Objective: The Thai Medical School Palliative Care Network conducted this study to establish the current state of palliative care education in Thai medical schools.
Methods: A questionnaire survey was given to 2 groups that included final year medical students and instructors in 16 Thai medical schools. The questionnaire covered 4 areas related to palliative care education.
Results: An insufficient proportion of students (defined as fewer than 60%) learned nonpain symptoms control (50.0%), goal setting and care planning (39.0%), teamwork (38.7%), and pain management (32.7%). Both medical students and instructors reflected that palliative care education was important as it helps to improve quality of care and professional competence. The percentage of students confident to provide palliative care services under supervision of their senior, those able to provide services on their own, and those not confident to provide palliative care services were 57.3%, 33.3%, and 9.4%, respectively.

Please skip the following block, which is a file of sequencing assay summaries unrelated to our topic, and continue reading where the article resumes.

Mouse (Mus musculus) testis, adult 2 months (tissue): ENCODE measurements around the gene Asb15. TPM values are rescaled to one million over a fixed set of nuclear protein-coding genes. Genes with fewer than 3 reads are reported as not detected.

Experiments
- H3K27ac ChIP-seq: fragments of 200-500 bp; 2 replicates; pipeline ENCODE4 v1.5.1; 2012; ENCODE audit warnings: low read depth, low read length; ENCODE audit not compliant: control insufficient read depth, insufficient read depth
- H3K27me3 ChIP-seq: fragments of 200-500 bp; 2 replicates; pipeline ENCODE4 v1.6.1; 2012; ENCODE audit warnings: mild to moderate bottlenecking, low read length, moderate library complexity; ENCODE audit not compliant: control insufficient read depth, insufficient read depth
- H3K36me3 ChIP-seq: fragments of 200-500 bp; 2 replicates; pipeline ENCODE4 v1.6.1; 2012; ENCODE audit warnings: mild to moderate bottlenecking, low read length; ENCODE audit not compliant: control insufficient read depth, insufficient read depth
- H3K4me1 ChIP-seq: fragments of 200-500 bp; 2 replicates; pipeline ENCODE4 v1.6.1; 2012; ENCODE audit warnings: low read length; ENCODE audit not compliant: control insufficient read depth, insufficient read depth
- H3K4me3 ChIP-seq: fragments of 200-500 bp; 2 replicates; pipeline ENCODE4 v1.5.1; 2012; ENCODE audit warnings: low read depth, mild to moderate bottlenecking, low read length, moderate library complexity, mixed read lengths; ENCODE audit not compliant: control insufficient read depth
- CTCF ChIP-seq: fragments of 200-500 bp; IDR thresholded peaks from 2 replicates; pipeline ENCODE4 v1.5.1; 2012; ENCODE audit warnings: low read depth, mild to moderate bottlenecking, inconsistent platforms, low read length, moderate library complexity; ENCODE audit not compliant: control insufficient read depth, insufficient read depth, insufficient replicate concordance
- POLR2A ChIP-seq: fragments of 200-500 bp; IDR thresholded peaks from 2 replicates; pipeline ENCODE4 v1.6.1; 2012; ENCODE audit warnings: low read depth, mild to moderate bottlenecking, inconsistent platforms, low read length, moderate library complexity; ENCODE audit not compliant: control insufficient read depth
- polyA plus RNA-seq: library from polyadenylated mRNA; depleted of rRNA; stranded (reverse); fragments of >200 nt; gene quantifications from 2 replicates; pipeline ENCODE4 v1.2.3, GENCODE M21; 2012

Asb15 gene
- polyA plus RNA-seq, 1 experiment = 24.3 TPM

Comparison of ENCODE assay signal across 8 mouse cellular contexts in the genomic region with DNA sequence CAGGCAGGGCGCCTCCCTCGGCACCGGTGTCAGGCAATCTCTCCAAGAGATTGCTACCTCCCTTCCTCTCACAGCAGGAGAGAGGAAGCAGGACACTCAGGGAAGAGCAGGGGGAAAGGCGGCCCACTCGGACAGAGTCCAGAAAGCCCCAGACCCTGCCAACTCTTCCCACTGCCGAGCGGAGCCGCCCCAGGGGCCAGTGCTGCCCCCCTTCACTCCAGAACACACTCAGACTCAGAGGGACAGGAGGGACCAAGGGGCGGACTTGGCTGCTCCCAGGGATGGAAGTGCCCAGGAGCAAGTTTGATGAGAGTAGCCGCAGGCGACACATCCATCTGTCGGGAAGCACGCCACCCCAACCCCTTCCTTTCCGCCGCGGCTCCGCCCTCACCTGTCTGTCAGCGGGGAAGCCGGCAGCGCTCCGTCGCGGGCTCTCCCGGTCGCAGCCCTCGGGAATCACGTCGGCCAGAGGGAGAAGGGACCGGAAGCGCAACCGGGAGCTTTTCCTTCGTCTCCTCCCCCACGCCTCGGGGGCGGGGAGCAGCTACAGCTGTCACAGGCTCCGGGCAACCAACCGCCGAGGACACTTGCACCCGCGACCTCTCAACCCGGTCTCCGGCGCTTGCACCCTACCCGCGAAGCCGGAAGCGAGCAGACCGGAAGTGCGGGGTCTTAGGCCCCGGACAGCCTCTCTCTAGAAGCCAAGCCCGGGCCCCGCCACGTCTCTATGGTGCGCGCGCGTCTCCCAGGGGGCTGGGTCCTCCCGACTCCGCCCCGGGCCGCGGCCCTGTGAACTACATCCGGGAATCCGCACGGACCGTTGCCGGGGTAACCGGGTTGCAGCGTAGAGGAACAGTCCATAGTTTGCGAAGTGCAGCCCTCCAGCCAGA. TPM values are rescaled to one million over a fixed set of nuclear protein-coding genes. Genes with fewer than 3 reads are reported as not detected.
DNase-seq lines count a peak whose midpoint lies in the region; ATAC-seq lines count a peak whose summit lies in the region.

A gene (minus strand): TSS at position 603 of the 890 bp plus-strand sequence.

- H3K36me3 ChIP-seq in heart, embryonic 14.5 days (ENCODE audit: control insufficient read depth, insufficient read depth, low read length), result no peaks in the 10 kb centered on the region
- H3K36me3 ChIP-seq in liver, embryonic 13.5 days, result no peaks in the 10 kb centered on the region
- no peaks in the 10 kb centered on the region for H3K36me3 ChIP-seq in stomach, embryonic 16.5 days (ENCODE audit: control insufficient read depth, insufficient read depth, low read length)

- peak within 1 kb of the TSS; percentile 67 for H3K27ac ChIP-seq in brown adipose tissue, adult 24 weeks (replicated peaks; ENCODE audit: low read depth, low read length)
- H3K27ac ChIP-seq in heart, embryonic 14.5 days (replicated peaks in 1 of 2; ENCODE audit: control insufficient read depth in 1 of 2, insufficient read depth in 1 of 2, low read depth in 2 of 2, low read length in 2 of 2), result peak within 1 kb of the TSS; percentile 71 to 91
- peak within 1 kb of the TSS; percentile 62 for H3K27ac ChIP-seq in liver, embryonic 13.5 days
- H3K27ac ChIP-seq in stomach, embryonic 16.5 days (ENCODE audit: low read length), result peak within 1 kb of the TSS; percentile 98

Conclusions: The lack of knowledge in palliative care in students may lower their level of confidence to practice palliative care. In order to prepare students to achieve a basic level of competency in palliative care, each medical school has to carefully put palliative care content into the undergraduate curriculum.
Keywords: medical education; palliative care; situational analysis; undergraduate.